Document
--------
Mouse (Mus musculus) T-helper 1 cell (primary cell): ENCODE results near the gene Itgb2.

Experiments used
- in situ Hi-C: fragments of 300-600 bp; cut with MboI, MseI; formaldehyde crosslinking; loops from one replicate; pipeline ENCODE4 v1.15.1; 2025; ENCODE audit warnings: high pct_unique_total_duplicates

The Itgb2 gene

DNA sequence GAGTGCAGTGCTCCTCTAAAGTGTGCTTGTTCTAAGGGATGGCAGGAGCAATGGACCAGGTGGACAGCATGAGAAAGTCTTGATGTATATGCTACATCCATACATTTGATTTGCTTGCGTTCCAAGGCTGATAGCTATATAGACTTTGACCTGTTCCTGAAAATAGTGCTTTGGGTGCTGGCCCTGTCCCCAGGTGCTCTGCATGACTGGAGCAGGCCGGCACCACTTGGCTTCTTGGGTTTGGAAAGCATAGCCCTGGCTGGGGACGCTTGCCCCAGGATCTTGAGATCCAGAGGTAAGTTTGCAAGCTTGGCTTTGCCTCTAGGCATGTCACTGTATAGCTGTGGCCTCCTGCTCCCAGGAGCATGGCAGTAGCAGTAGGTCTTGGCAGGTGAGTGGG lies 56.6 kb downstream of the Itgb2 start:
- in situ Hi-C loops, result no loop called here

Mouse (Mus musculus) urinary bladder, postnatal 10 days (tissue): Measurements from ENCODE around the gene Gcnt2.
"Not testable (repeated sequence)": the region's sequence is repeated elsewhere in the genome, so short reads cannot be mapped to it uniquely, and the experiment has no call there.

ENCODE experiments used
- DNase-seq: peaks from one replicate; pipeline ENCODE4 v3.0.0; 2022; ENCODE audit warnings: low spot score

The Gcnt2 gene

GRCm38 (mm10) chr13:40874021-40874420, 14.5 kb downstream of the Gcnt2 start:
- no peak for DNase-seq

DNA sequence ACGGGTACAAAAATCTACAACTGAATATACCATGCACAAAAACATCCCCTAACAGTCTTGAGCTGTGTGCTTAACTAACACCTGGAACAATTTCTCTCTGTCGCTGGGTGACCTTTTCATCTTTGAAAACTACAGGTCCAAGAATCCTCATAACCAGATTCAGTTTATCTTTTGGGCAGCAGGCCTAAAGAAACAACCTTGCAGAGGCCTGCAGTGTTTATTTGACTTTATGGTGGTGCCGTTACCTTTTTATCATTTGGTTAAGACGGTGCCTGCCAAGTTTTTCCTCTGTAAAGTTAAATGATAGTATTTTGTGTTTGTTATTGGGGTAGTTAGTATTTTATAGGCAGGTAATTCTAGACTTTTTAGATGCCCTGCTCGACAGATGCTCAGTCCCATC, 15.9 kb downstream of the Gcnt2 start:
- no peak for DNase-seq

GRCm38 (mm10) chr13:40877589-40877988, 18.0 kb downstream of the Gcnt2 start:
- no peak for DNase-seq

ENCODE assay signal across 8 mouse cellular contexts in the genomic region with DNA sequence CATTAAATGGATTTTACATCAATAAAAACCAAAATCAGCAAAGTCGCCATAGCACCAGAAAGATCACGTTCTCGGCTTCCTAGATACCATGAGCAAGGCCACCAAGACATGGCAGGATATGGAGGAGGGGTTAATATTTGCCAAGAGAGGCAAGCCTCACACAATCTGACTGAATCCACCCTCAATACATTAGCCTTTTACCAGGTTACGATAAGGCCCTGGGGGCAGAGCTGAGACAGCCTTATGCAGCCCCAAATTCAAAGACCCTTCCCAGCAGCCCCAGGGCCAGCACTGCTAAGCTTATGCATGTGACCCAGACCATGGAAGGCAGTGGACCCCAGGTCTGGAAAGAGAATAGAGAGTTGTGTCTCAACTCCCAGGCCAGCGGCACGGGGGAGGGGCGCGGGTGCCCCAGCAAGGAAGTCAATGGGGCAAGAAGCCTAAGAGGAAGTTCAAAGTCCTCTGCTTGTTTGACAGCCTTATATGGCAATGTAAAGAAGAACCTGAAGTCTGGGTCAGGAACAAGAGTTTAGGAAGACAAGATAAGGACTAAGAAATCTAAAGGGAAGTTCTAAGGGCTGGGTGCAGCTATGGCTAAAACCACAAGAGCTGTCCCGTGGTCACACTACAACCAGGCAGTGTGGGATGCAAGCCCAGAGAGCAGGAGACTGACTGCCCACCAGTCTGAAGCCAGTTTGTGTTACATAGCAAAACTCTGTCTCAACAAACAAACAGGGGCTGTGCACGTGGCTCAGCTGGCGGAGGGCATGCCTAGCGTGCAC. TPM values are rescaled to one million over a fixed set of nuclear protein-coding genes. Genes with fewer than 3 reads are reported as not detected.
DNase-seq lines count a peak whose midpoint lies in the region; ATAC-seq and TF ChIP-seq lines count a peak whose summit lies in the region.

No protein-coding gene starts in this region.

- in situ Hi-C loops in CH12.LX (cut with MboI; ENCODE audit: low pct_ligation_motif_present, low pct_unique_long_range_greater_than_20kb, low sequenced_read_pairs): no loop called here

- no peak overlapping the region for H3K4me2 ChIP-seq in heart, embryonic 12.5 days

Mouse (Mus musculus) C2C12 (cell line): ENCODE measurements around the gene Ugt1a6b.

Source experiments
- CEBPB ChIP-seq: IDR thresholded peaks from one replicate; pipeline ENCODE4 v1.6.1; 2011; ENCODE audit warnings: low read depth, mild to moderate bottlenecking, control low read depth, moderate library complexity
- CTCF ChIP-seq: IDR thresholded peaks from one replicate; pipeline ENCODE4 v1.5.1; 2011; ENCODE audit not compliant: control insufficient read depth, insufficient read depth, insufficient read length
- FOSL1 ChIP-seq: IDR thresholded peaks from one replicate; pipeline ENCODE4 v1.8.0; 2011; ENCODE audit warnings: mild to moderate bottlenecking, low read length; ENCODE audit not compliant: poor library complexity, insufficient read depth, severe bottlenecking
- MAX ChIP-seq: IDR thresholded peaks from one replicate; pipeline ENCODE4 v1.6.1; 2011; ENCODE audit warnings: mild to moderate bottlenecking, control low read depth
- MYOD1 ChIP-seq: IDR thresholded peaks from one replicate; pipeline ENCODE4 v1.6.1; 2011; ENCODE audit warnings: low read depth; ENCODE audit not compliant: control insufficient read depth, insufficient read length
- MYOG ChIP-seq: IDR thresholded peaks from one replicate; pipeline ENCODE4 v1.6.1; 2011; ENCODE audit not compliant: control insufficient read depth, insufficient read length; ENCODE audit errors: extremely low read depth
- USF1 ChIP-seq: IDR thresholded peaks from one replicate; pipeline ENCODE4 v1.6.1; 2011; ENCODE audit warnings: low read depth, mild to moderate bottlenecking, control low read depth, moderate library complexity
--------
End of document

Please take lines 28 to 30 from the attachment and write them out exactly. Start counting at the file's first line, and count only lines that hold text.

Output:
- MAX ChIP-seq: IDR thresholded peaks from one replicate; pipeline ENCODE4 v1.6.1; 2011; ENCODE audit warnings: mild to moderate bottlenecking, control low read depth
- MYOD1 ChIP-seq: IDR thresholded peaks from one replicate; pipeline ENCODE4 v1.6.1; 2011; ENCODE audit warnings: low read depth; ENCODE audit not compliant: control insufficient read depth, insufficient read length
- MYOG ChIP-seq: IDR thresholded peaks from one replicate; pipeline ENCODE4 v1.6.1; 2011; ENCODE audit not compliant: control insufficient read depth, insufficient read length; ENCODE audit errors: extremely low read depth